Abinadi

When Limhi's dad Noah was in power, things were bad, from a religious perspective. Noah taxed the people so he and his friends [who he ordained as "priests"] could live in way extravagant conditions surrounded by tons of hookers. Mormon says that, on a daily basis, Noah and his priests were creating large-scale problems for the Zeniffites.

It's in this state that we are introduced to Abinadi.

I would say that Abinadi is the Book of Mormon prophet. He comes out of nowhere and just starts throwing down. He's like:

Behold, thus saith the Lord, and thus hath he commanded me, saying, go forth, and say unto this people, thus saith the Lord — Wo be unto this people, for I have seen their abominations, and their wickedness, and their whoredoms; and except they repent I will visit them in mine anger.

And except they repent and turn to the Lord their God, behold, I will deliver them into the hands of their enemies; yea, and they shall be brought into bondage; and they shall be afflicted by the hand of their enemies.

Noah hears that Abinadi is saying this and he goes, "Well, we gotta kill this guy for sure," and Abinadi dips. He comes back a couple years later dressed in a disguise. He immediately nullifies the disguise by saying, "Hey, guys. It's me: Abinadi. You still gotta repent and God's gonna kill Noah."

He gets captured and taken to Noah and the horny priests. He doesn't pull any punches. He basically tells them, "You guys are the worst sinners ever, and you are going to get crushed by God if you don't repent." He also explains the ten commandments and he talks about Jesus Christ [just like everybody else in the Book of Mormon does]. The stuff he predicts about Jesus is super specific and detailed.

At a certain point, Noah's like, "This guy has talked enough. Seriously, kill him now." But then Abinadi starts glowing like he's on fire and no one in the court dares to even get close to him. He's like, "I'm full of God's power and He sent me here to give this repentance message, and I'm gonna give it, dammit," and he just goes on for a little bit more and then he's like, "Okay, I'm done. Do what you want."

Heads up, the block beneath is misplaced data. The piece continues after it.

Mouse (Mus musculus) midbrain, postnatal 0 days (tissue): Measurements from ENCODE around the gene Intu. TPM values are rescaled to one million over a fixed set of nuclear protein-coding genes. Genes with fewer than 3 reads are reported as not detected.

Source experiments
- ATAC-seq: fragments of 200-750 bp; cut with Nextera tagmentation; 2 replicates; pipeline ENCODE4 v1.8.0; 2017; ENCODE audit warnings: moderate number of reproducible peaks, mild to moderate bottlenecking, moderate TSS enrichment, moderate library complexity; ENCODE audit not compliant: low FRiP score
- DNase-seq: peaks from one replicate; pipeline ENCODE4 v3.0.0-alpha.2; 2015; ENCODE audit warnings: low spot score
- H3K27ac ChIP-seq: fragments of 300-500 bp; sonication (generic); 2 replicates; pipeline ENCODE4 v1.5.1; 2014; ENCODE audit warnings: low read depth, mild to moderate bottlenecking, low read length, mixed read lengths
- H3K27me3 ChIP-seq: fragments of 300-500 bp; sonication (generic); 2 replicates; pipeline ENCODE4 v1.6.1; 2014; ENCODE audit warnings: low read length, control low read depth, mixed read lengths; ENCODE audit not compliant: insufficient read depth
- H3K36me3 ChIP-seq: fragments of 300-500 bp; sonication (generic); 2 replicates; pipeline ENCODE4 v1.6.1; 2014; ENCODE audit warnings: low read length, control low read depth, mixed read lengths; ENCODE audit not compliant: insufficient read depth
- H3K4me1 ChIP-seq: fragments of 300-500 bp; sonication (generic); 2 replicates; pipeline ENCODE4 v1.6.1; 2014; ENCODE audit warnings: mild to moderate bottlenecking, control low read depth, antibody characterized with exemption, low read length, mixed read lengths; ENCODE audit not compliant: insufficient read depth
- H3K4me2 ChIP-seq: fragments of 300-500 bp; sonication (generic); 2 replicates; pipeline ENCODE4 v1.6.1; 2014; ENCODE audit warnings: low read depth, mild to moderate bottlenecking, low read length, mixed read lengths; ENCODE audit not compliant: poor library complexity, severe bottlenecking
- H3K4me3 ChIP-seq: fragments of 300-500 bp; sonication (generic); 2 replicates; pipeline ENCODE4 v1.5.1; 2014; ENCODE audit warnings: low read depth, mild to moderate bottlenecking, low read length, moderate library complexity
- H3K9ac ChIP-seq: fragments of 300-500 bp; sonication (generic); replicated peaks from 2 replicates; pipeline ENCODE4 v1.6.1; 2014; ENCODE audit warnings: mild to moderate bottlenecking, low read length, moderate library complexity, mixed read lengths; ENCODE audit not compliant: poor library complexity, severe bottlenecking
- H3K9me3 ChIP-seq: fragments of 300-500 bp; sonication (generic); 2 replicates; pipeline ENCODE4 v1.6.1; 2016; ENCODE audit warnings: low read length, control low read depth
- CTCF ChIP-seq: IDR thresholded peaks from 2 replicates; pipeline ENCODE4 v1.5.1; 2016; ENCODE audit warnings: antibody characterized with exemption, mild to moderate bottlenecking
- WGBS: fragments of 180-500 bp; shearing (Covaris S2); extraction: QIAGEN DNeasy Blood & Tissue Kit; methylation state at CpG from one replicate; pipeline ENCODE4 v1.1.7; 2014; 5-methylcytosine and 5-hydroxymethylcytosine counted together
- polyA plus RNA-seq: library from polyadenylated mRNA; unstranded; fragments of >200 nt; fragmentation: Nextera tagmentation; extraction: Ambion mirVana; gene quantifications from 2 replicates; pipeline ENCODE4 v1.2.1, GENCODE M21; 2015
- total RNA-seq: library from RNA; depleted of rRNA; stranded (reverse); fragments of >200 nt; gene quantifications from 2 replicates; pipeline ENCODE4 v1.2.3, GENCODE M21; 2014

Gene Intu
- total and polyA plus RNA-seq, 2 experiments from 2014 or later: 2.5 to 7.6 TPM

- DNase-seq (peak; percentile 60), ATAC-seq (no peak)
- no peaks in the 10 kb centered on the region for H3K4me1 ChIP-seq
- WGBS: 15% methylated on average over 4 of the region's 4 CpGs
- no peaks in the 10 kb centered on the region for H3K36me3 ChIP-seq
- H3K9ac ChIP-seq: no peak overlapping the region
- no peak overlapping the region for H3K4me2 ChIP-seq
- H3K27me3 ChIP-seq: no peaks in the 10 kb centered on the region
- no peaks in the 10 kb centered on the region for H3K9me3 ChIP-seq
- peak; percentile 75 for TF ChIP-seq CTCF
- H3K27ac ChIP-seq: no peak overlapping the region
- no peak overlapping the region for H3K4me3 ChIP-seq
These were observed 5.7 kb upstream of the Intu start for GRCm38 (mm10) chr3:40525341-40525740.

Everyone [except for one guy] is pissed. They're like, "Sweet, let's kill him." But Noah is scared. He just saw this guy glow and he's worried that all the stuff he said about God smiting him is really gonna happen. He caves to the demands of his advisors, though, and decides to burn Abinadi.

Anneken Hendriks getting killed by the Spanish Inquisition for being an Anabaptist. Image cred: Wikimedia
I can't believe how they're wasting a perfectly good ladder like it's no big deal.


One of the priests [Alma] totally knows that Abinadi is a prophet and knows that everything he said is true. He's like, "We can't do this," and Noah goes, "You know what? We're gonna kill you, too, Alma."

Alma runs away and gets away.

As Abinadi is being burned, he's like, "Whatever you guys do to me, the same thing is gonna happen to you." This is fulfilled in just a few years when an uprising against the priests and Noah results in their execution by fire.

And now, when Abinadi had said these words, he fell, having suffered death by fire; yea, having been put to death because he would not deny the commandments of God, having sealed the truth of his words by his death.

Alma

Alma hides at a place called "the waters of Mormon" and starts preaching. Unlike Abinadi, he is not so quickly discovered by people who hate preaching. He teaches Abinadi's words and gathers a congregation and baptizes them. So they're doing their own thing in the wilderness.